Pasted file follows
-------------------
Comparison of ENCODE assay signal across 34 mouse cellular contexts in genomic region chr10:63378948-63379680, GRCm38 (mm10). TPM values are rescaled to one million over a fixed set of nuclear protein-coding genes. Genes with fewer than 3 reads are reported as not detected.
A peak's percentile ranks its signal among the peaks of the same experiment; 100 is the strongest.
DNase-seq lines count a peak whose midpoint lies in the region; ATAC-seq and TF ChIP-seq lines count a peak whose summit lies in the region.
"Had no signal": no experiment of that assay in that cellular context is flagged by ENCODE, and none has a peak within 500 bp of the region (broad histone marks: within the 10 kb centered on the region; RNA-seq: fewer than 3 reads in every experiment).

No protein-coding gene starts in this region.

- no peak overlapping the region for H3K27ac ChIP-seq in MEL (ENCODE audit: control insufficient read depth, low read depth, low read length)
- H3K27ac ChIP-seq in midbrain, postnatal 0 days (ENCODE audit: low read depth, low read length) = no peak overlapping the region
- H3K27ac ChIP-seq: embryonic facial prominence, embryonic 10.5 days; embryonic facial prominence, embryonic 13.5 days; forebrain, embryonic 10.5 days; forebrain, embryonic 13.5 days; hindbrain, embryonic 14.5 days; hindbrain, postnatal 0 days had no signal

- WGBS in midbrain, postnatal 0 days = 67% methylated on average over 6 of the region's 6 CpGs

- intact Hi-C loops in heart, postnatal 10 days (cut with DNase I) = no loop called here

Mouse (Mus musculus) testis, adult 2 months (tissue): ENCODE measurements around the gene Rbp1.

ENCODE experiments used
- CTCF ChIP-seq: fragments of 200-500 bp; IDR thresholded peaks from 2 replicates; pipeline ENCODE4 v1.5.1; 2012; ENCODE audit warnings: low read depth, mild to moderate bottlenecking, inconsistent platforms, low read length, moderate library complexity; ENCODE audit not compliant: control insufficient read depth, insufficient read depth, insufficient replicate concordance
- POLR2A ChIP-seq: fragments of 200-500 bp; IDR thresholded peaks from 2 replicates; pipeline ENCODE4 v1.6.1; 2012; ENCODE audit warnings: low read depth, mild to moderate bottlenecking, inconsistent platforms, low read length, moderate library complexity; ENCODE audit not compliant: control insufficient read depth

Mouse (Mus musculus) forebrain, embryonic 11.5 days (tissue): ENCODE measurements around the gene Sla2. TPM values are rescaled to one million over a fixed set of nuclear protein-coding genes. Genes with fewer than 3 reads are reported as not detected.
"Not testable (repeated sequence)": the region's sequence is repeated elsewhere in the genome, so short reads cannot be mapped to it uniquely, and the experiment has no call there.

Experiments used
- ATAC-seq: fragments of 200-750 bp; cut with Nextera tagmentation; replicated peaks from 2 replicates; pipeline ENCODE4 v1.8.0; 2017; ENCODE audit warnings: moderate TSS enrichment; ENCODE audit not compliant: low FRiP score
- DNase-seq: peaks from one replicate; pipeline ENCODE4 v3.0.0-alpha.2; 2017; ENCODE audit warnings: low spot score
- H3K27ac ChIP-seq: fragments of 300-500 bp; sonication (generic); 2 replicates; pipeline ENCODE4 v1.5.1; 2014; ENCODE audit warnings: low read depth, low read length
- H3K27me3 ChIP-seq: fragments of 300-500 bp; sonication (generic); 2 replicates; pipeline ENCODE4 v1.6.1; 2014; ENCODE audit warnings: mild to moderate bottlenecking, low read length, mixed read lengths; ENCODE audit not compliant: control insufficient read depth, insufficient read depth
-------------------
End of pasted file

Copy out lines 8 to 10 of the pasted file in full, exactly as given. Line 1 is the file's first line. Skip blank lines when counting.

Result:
- H3K27ac ChIP-seq: embryonic facial prominence, embryonic 10.5 days; embryonic facial prominence, embryonic 13.5 days; forebrain, embryonic 10.5 days; forebrain, embryonic 13.5 days; hindbrain, embryonic 14.5 days; hindbrain, postnatal 0 days had no signal

- WGBS in midbrain, postnatal 0 days = 67% methylated on average over 6 of the region's 6 CpGs

- intact Hi-C loops in heart, postnatal 10 days (cut with DNase I) = no loop called here